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Oil/Gas/Mineral Reservation & Trustees Sale


QUESTION: Mr. Williams

We have found what may be a defect in the title to some mineral rights we own in Duchesne County, Utah.  A prior owner reserved the mineral rights when she executed a deed transferring the surface to herself and her new husband as joint tenants.  The couple then defaulted on their payments on a loan secured by this property and the property passed in a trustees sale.

Would her reservation be effective or would she have lost those rights when she jointly pledged their property to secure the loan and then lost the property?

Thanks for your time,


ANSWER: I'm not sure about Utah law'll have to check with a Utah attorney BUT...

If this were in many of the states in which I am more familiar, a reservation of minerals will not stand unless she owned the property free and clear of all liens at the time she conveyed the minerals to herself.

In many states you cannot convey to yourself property or minerals that you already own just so you can change from tenant in common to joint tenancy, etc.  Many people would use a "straw man" for this transaction.

So, bottom line.  If she had the property free and clear in 2001 and conveyed the minerals in 2002 and then mortgaged the property in 2004 and lost the property a year later the reservation will stand because she owned all the property free of liens when she conveyed out the minerals severing them from the surface estate.

Good question and one that I would have a Utah oil and gas attorney review.  If you are a subsequent purchaser you need to have this reviewed pretty closely to ID her name used during ownership, the exact wording on the mortgage, etc.

---------- FOLLOW-UP ----------

QUESTION: Thanks for your very prompt and thorough response.  We have some indication that there were liens when she received the property in a divorce but can't tell for sure the lien status when she reserved the mineral. This only involves one acre in a 138 acre mineral ownership. The oil company has historically leased the mineral from us and as far as we know still believes we own all 138 acres of mineral. They are wanting a renewal on the 138 acre lease because it expires in a few months and have approved well permits in this 640 acres spacing unit.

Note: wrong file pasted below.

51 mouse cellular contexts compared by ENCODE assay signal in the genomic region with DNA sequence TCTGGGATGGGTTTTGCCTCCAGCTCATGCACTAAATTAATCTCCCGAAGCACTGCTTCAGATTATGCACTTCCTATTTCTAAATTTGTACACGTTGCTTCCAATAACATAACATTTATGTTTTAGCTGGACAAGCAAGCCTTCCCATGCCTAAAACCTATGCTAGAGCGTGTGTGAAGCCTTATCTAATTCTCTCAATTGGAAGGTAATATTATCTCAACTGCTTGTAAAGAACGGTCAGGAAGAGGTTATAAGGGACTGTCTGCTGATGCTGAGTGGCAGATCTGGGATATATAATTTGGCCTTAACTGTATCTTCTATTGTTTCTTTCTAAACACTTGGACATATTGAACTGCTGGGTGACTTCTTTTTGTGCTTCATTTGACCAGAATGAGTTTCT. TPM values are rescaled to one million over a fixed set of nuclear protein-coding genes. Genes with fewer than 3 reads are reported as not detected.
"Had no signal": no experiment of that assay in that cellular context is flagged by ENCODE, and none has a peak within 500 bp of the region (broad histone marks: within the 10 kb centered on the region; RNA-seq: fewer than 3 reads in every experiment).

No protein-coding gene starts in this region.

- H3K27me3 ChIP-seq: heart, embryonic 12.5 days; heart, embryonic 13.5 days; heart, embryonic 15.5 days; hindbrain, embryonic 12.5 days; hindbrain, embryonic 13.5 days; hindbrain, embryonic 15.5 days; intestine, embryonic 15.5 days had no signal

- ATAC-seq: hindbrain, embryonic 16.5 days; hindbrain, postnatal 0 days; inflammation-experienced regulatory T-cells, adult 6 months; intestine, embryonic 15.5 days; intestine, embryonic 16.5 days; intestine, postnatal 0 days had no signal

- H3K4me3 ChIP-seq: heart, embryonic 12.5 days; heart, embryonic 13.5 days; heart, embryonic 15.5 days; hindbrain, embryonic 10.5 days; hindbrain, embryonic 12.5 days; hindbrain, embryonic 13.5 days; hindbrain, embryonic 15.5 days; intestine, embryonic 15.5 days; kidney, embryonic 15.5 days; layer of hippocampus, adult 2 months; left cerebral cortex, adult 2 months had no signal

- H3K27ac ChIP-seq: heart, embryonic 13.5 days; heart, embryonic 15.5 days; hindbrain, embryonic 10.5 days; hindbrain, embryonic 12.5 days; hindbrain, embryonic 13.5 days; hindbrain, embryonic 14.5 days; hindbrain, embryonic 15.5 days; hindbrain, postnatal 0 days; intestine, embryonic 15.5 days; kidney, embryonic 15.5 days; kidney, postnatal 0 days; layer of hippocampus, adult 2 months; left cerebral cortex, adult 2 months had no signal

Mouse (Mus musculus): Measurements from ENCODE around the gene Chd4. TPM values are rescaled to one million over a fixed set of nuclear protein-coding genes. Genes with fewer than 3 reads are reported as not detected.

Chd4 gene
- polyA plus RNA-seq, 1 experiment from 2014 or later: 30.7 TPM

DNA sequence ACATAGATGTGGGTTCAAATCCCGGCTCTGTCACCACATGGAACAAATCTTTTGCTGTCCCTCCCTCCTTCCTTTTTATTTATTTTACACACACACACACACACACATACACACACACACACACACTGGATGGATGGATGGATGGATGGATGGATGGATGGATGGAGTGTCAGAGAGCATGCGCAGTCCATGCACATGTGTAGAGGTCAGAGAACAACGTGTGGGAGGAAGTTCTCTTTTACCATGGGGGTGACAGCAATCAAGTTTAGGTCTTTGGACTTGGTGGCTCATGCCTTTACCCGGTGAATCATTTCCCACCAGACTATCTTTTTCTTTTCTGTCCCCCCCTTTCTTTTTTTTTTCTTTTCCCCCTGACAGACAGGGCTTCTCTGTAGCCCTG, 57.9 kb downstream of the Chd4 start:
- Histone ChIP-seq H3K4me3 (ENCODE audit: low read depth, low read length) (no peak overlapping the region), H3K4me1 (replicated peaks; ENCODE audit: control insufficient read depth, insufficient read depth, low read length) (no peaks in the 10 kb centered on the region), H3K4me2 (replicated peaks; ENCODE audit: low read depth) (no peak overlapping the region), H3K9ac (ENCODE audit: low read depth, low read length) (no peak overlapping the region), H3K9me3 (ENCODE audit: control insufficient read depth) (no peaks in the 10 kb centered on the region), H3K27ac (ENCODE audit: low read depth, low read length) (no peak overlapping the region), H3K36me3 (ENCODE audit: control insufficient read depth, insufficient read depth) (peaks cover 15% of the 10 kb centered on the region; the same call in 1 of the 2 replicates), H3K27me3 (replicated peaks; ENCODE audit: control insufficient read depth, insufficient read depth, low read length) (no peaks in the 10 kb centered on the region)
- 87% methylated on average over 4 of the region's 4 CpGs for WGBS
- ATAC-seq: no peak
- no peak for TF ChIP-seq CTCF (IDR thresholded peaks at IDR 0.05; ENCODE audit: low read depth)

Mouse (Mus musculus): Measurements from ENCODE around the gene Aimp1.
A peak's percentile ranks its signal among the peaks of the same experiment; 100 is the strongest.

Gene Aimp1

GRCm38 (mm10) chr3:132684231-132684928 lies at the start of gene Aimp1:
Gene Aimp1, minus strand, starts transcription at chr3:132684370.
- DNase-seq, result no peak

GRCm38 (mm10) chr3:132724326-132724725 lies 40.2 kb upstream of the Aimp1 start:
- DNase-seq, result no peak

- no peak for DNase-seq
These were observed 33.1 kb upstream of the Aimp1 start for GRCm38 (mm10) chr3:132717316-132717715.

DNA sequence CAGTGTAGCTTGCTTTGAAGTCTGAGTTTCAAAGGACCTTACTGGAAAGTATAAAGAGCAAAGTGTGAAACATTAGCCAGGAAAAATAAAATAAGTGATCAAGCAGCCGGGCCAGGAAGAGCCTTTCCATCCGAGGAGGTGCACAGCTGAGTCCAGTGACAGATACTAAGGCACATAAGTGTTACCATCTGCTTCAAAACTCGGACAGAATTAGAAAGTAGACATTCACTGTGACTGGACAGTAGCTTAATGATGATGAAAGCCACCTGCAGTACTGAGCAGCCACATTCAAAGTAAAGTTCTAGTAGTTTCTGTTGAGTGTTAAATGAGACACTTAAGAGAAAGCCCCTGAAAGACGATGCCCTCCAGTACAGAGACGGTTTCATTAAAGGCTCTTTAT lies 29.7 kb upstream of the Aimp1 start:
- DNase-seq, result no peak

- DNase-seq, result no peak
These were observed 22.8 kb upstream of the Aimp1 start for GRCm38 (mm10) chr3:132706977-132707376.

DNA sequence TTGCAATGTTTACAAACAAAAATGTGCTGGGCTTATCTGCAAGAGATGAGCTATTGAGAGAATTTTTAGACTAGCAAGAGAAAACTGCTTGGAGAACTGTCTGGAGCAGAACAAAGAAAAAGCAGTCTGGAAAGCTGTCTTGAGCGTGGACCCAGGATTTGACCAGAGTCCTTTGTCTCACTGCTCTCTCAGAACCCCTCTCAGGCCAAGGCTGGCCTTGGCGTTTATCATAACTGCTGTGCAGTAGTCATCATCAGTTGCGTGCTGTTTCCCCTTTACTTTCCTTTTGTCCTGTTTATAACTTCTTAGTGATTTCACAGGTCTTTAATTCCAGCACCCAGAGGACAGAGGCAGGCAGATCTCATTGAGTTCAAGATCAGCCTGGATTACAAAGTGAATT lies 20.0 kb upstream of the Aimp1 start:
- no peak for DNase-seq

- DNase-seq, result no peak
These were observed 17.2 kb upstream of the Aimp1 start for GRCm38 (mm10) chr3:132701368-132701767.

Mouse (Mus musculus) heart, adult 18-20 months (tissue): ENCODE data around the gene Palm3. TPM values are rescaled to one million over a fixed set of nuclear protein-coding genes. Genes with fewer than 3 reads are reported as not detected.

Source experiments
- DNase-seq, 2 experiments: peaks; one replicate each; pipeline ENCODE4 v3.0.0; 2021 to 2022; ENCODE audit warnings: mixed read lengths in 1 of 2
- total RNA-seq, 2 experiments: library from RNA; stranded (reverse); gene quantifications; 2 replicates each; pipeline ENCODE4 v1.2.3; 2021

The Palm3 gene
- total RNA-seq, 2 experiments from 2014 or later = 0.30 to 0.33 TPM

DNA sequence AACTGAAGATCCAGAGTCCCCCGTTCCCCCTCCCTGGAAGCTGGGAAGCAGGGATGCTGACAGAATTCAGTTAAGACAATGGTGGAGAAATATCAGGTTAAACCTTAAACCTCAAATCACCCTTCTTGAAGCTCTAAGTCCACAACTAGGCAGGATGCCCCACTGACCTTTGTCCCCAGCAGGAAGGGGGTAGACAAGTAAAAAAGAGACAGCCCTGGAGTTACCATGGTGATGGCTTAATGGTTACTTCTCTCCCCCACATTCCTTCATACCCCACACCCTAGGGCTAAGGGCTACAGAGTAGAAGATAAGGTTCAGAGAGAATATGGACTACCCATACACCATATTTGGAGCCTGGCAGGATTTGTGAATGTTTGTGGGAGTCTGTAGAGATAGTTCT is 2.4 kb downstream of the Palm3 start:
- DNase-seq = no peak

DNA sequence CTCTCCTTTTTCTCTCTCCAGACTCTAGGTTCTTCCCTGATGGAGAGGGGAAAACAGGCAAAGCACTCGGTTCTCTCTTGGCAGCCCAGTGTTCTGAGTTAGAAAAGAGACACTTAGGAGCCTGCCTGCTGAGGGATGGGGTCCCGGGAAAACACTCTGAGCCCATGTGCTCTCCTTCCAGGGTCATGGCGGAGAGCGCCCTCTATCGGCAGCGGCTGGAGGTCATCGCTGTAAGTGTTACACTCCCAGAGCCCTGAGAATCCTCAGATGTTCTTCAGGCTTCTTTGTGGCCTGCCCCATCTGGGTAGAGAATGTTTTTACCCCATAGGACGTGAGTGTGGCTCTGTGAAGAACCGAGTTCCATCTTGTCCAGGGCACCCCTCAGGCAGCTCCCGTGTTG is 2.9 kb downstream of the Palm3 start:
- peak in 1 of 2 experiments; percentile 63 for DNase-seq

My remaining question is which course of action you would suggest:
1. continue to research this on our own to confirm whether we own the acre prior to renewing a lease
2. renew the lease and then wait for them to do the curative work and confirm ownership when there is production in a year or so.

Thanks for your thoughts,


I wouldn't spend another minute on the research.  It is grey area and you will be frustrated - only a judge can make a ruling on issues like this.

Renew the lease but remove the paragraph that warrants that you own the minerals.  Tell them that they are the professionals and have checked title.  They know whether you own it - the lease should not be warranted.  


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Cliff Williams


I will try to answer any question you have. Even if I reject a question, I still will give a shot at what I would do in your position. The only questions I will not take a shot at would be a highly technical engineering or geological question. I am beginning to see quite a few questions from land men and other oil companies and that doesn't matter to me either. I will attempt to help.


I am an oil and gas attorney that has been in the business for more than 20 years. I have held a series 22 and 63 securities license, been in oil and gas operations, land man, division order analyst all prior to obtaining my law degree. Today, I typically write title opinions verifying ownership of oil and gas minerals, assist landowners in negotiations on oil, gas and mineral leases, easements and conveyances. I also assist oil and gas companies with the sale of working interest ownership as well as common business law issues.

State Bar of Texas, Member of the Tarrant County Bar and the Dallas County Bar Associations.

Multiple oil and gas topical columns on

I have a B.S. degree which I rely upon more than my Business Mgmt degree or Law degree...

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